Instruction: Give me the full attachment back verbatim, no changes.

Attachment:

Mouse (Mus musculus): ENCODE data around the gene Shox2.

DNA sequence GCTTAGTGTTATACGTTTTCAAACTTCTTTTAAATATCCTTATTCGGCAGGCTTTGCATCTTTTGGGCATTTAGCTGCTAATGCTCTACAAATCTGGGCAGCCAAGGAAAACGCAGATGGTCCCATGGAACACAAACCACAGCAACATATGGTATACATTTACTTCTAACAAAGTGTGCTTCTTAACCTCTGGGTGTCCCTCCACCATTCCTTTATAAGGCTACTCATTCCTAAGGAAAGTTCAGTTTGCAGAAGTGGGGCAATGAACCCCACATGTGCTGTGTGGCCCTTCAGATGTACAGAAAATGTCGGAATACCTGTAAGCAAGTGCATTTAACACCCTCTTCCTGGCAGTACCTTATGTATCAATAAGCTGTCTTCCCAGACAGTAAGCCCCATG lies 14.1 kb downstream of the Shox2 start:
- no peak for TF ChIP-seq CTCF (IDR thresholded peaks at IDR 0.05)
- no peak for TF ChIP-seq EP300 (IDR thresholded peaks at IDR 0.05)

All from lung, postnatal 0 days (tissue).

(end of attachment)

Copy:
Mouse (Mus musculus): ENCODE data around the gene Shox2.

DNA sequence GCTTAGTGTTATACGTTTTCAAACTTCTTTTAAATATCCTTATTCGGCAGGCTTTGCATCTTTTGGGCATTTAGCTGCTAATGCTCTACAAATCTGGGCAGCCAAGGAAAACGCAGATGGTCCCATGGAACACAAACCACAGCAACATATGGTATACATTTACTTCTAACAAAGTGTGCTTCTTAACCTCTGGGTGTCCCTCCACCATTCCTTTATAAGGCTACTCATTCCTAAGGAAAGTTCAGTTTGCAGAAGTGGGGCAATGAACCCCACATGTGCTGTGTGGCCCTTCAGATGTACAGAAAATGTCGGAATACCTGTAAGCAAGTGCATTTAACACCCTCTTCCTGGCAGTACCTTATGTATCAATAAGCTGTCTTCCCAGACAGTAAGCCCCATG lies 14.1 kb downstream of the Shox2 start:
- no peak for TF ChIP-seq CTCF (IDR thresholded peaks at IDR 0.05)
- no peak for TF ChIP-seq EP300 (IDR thresholded peaks at IDR 0.05)

All from lung, postnatal 0 days (tissue).